Mentorship

As conversations have many layers, so too does chess. There are tactics, such as using combinations of pieces or positions on the board to accomplish tasks, and there is strategy- the way you pursue your overall goals by using certain tactics instead of others. Just as in a conversation, the tactics you use are superficial: a certain combination of words or a way of speaking. Jokes are a conversational tactic. So is eye contact. But these are not strategy.

Often we confuse tactics for strategy. We talk about the superficial aspects of conversation: how to talk to people, and how to please them. But ingratiating yourself is one thing, and getting what you need from a mentor is something else.

Your strategy is more premeditated, and it requires planning. How will I win this person to my way of thinking? How will I talk to them in a way they will understand and sympathize this? We do not achieve very effective conversations by relying on charm and wit alone – those are only tactical elements. Really good mentoring only happens when the founder plans ahead, thinking carefully about what they want from the mentor, and about how they are likely to get it.

Having a good strategy means gathering intelligence about the mentor you’re talking to, having an outcome for your conversation in mind (the thing you want the mentor to give you or do for you), and understanding what it is the mentor wants from you. Why are they mentoring you? What do they stand to gain from you?

All these questions can be asked before hand, but often are not. Some founders never engage in a clear strategy, and so they simply chat with mentors, never really getting anywhere. They try to be liked, rather than to earn respect and attention. Don’t make that mistake: having a “nice” conversation, and really getting something out of a mentorship session are not the same thing.

Step 3: The Endgame

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Chess also has an end. Or rather, it reaches a point at which there is nowhere to go. That is the nature of the game, and to some degree, it is also the nature of a productive mentorship session. Knowing when you should stop is as important as knowing how to start. But often founders begin to repeat themselves, or to delay the end of the interaction, either to try and make a good impression, or just because they don’t know how to cut themselves off.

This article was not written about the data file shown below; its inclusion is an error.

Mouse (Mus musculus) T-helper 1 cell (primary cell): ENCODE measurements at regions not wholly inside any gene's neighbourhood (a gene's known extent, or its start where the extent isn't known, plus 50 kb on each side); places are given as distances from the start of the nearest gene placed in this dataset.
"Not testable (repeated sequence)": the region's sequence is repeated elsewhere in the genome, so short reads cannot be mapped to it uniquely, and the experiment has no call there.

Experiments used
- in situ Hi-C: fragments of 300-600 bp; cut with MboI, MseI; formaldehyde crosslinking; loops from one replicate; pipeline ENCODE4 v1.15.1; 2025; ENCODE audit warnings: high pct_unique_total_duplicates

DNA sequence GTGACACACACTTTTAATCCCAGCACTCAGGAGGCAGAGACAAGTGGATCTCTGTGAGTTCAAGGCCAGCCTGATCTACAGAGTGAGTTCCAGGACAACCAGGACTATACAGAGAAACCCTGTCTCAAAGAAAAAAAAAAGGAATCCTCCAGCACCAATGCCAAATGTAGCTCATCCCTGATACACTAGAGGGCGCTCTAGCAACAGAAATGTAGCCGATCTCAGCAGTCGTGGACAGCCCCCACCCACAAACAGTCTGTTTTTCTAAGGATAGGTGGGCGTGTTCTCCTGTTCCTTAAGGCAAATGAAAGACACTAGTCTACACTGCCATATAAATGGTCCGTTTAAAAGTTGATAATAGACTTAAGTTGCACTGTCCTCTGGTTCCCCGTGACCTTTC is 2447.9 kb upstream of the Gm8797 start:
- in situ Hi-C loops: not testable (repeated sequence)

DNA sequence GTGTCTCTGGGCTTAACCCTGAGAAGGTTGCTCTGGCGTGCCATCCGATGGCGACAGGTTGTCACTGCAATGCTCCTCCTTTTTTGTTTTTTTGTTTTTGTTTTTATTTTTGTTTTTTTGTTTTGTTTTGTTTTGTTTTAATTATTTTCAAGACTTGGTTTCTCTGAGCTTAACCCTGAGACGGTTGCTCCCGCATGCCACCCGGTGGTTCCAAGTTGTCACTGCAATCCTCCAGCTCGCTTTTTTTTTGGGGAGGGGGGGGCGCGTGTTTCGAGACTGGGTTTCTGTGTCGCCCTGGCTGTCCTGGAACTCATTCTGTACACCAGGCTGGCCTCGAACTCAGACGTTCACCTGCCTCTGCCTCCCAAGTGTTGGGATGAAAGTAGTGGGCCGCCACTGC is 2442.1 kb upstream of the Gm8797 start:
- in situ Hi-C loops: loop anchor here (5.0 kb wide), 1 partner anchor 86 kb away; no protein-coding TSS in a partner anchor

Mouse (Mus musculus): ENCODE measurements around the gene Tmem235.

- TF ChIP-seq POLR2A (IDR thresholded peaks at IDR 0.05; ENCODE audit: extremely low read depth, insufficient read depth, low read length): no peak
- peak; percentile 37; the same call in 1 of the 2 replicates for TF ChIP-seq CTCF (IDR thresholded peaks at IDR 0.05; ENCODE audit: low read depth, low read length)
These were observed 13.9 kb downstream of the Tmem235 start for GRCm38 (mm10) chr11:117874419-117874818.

Sometimes too, mentors like to talk. I am guilty of that as a mentor, and I rarely end a conversation myself. If the person I’m talking to is very interesting, then I don’t always want to end it. But then that is about what I want as a mentor, not about what the founder needs. Thus, I do notice when founders are unable to break away and close the discussion. If the conversation takes on an air of inevitability, then don’t drag it out. Don’t get repetitive.

By having clear goals in advance, you’ll be more able to decide when and if those goals have been achieved, at which point you can conclude the conversation, and move on to other things.

As in starting a conversation, there are tactics for ending them. For example, you can shift gears by summing up your talk, and then clarifying the next step both parties are going to take. You can also frame this as a kind of question: “So, we’ve talked about the challenges in selling my product, and you’ve given me some great advice. Now I’m going to be implementing that advice, and I’ll let you know the results about 2 weeks from now. As you mentioned, you’re going to connect me with your contact at company XYZ. Shall I email you a reminder tomorrow morning?”

Then it is only for the mentor to either add something, or agree with the summary and plan. The conversation has been effectively closed, or pushed nearer to finishing.

Know too, the signs of a mentor who is done talking to you. If they begin to summarize your meeting before you do, follow along, and either confirm what they say, or add what you need them to remember. Always agree on what happens next, even if what happens next is “I’ll see you around.” You won’t need to follow up with every mentor, but make a habit of stating what your intention is. If it is not to stay in contact, don’t tell them you will. If you plan to contact them soon, then tell them this too.